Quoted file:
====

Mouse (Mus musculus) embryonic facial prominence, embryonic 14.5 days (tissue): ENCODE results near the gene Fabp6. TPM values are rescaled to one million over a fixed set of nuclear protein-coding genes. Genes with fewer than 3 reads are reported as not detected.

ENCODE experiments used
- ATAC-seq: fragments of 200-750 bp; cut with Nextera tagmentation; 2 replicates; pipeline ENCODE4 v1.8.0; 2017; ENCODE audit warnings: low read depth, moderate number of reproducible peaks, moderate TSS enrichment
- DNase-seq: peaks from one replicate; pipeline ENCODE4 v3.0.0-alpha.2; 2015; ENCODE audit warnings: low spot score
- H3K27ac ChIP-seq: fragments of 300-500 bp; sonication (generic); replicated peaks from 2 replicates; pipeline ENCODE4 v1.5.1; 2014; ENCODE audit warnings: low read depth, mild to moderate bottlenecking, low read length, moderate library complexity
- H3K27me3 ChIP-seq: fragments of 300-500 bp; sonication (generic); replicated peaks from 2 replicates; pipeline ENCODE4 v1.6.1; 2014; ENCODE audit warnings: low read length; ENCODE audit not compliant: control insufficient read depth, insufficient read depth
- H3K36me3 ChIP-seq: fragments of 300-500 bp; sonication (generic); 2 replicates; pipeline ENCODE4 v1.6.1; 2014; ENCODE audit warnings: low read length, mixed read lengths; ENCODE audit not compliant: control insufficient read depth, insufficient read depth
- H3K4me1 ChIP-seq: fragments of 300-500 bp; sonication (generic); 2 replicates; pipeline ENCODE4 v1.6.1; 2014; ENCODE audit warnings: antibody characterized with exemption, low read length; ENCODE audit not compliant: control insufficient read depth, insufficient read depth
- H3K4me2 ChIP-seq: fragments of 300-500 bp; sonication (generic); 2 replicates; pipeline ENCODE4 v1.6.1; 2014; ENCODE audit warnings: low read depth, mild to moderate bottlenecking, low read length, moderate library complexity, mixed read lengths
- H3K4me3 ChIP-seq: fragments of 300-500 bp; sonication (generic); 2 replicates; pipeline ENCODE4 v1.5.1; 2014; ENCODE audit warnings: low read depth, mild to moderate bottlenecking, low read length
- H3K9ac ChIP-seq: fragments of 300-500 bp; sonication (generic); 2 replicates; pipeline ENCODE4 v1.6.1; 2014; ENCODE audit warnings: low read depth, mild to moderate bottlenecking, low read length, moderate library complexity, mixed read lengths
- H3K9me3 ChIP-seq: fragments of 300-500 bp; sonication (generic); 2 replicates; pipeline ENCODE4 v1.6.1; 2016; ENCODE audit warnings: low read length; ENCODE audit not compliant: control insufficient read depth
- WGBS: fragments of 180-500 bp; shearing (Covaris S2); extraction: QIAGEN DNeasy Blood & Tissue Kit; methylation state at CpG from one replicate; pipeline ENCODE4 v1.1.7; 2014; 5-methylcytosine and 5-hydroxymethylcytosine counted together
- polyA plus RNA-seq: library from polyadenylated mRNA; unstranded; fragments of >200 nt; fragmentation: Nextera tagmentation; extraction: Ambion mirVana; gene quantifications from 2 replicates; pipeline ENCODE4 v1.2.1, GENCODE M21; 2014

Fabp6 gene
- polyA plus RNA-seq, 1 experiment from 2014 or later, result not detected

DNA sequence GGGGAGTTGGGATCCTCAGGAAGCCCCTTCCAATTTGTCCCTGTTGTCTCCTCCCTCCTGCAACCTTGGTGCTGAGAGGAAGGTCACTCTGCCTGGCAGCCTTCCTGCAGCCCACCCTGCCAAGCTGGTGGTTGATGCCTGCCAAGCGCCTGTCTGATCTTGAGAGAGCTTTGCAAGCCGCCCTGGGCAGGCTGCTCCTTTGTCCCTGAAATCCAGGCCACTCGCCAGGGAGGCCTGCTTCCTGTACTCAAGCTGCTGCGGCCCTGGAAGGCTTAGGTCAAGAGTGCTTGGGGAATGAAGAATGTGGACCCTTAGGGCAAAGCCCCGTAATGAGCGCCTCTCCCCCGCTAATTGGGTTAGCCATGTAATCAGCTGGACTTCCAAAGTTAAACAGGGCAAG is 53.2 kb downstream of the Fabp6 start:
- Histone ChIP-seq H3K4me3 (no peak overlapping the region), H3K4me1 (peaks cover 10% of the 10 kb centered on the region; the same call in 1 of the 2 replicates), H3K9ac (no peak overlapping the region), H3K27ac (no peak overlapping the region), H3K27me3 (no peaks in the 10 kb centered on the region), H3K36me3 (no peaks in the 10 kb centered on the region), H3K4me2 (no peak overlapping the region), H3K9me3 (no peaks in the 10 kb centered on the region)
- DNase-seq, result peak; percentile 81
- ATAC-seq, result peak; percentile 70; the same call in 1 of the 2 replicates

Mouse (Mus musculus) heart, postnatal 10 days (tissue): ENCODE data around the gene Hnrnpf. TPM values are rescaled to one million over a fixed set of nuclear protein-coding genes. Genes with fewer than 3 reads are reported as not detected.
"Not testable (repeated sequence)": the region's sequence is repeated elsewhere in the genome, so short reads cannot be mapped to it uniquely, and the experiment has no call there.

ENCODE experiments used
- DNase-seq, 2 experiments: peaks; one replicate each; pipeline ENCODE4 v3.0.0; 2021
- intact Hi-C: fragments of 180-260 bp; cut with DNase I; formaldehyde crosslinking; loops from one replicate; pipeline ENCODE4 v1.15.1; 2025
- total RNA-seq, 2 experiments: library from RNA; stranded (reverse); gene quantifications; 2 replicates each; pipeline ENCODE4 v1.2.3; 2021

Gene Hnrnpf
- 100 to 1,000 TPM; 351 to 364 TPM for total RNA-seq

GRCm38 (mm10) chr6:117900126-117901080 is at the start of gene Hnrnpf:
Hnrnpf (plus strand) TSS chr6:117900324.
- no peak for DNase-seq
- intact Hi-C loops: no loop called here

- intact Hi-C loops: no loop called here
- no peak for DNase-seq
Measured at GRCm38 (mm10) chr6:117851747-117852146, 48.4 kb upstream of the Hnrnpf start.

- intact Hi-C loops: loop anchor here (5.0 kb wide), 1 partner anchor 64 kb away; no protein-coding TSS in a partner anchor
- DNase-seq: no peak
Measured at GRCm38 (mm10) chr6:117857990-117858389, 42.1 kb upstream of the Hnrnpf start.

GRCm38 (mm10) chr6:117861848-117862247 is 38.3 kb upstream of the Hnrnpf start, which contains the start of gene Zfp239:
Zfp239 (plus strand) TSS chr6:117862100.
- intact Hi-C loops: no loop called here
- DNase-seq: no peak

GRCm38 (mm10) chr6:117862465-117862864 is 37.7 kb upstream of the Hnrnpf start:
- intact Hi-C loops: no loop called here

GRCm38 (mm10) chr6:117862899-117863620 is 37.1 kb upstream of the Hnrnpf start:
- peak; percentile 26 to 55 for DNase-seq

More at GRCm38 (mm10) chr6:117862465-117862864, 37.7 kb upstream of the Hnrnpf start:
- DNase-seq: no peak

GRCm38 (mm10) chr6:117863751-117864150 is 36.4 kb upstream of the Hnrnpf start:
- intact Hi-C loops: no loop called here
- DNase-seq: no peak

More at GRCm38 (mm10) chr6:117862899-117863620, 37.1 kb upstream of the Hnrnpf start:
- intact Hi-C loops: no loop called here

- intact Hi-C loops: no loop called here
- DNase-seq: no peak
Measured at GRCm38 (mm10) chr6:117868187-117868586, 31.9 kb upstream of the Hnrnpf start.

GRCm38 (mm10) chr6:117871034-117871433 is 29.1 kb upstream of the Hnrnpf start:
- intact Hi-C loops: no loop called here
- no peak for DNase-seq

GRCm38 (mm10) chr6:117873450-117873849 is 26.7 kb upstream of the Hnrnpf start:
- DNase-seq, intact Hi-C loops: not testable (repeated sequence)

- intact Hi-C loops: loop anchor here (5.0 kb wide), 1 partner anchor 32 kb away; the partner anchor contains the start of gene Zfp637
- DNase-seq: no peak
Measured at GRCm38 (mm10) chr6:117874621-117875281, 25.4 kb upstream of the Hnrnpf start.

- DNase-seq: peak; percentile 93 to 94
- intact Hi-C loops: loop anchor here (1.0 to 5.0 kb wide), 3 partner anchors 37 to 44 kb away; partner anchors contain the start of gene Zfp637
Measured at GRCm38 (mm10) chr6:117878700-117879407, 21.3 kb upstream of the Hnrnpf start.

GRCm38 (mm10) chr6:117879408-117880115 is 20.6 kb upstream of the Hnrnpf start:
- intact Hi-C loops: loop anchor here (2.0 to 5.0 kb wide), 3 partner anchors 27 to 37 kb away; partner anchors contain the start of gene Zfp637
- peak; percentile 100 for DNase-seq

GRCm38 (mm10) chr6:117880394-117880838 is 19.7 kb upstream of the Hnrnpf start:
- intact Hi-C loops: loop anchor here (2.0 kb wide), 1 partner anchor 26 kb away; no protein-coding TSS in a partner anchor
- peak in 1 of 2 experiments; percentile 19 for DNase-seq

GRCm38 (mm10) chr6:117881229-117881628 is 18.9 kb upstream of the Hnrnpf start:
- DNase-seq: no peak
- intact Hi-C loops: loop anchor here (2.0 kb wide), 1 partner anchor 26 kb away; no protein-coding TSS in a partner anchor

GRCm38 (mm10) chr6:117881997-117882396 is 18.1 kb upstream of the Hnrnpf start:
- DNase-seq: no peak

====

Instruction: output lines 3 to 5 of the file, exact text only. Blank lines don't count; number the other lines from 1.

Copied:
- ATAC-seq: fragments of 200-750 bp; cut with Nextera tagmentation; 2 replicates; pipeline ENCODE4 v1.8.0; 2017; ENCODE audit warnings: low read depth, moderate number of reproducible peaks, moderate TSS enrichment
- DNase-seq: peaks from one replicate; pipeline ENCODE4 v3.0.0-alpha.2; 2015; ENCODE audit warnings: low spot score
- H3K27ac ChIP-seq: fragments of 300-500 bp; sonication (generic); replicated peaks from 2 replicates; pipeline ENCODE4 v1.5.1; 2014; ENCODE audit warnings: low read depth, mild to moderate bottlenecking, low read length, moderate library complexity